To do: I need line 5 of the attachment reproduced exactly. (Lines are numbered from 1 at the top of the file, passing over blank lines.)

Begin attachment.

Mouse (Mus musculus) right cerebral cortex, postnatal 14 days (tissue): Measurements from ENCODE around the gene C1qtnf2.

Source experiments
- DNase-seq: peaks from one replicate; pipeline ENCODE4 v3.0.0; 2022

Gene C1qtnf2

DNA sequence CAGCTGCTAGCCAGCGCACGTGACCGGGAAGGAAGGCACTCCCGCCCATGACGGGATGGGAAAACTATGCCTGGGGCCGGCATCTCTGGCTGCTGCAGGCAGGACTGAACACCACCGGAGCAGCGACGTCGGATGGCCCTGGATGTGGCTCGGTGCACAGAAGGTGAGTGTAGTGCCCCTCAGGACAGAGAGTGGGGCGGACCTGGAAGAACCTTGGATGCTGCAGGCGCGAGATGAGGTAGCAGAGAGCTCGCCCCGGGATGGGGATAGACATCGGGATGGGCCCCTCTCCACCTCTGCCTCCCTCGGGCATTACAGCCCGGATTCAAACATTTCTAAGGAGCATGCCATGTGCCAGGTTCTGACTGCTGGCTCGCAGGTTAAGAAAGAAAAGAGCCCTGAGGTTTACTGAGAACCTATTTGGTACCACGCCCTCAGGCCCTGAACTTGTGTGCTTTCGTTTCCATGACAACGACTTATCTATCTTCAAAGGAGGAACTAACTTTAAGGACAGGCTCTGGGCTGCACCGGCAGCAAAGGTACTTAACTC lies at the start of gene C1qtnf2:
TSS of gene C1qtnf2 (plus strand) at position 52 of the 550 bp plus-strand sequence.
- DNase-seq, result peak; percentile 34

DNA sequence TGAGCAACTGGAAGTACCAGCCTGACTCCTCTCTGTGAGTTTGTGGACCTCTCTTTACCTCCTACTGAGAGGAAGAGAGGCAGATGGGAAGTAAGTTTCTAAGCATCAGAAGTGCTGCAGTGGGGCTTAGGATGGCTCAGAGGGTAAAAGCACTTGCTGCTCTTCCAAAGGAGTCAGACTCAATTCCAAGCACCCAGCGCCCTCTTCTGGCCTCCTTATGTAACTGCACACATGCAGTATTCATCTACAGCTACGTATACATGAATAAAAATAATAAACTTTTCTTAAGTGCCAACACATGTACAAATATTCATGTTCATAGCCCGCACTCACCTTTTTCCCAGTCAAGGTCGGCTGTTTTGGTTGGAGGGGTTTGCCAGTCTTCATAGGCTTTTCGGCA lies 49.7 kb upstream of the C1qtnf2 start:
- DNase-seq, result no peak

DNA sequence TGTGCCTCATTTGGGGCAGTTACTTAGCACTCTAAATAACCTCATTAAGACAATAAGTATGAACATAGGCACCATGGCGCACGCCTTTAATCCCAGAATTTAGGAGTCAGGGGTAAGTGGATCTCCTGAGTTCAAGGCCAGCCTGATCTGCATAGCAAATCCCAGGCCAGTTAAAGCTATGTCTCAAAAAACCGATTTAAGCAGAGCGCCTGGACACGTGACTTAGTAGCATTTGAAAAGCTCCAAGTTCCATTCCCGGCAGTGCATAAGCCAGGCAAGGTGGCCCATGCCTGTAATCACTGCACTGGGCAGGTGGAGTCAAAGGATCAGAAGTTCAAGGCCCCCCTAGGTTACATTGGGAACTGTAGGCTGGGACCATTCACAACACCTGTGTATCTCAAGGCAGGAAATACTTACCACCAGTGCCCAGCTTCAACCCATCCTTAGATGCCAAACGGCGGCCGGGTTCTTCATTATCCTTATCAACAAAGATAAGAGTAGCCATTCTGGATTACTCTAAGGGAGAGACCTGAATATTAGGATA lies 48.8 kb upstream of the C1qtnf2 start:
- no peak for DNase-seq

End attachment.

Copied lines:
DNA sequence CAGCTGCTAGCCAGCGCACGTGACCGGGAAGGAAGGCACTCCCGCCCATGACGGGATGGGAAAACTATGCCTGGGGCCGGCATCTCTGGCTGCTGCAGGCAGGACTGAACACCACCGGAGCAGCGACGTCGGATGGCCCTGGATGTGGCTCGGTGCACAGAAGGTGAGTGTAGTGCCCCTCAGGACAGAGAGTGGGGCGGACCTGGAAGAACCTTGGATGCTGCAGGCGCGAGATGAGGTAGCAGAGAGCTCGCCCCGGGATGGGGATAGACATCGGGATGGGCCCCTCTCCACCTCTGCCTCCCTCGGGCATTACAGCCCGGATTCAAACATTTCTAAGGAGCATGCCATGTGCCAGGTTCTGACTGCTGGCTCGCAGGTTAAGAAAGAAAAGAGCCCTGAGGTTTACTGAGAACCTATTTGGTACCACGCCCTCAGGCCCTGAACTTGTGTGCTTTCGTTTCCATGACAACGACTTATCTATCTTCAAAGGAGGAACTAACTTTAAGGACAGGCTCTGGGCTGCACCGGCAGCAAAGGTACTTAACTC lies at the start of gene C1qtnf2: